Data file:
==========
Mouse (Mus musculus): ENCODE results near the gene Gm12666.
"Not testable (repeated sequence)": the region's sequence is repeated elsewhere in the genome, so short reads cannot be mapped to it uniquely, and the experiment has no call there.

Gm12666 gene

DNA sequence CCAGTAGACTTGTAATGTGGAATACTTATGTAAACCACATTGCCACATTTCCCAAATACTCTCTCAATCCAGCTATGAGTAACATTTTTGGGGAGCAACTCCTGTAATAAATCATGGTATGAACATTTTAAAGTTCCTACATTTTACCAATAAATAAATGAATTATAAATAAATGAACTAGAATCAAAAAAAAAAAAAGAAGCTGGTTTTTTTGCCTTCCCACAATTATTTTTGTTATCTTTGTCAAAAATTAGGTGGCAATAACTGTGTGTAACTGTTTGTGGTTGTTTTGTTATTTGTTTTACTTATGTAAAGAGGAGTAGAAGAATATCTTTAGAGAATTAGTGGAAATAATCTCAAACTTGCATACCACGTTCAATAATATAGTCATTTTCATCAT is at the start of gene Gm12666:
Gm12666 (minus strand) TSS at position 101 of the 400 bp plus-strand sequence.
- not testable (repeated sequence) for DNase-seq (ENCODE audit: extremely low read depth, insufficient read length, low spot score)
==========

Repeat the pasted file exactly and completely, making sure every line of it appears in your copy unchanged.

Mouse (Mus musculus): ENCODE results near the gene Gm12666.
"Not testable (repeated sequence)": the region's sequence is repeated elsewhere in the genome, so short reads cannot be mapped to it uniquely, and the experiment has no call there.

Gm12666 gene

DNA sequence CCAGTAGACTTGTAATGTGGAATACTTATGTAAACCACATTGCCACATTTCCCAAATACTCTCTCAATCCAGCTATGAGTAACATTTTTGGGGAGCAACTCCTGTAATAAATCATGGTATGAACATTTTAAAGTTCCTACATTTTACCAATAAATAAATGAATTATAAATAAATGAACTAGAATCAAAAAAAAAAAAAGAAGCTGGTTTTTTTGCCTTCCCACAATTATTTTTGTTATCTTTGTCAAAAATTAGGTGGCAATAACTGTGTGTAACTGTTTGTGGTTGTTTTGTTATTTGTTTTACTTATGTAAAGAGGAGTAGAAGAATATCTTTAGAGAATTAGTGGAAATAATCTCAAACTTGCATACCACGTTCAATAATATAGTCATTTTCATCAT is at the start of gene Gm12666:
Gm12666 (minus strand) TSS at position 101 of the 400 bp plus-strand sequence.
- not testable (repeated sequence) for DNase-seq (ENCODE audit: extremely low read depth, insufficient read length, low spot score)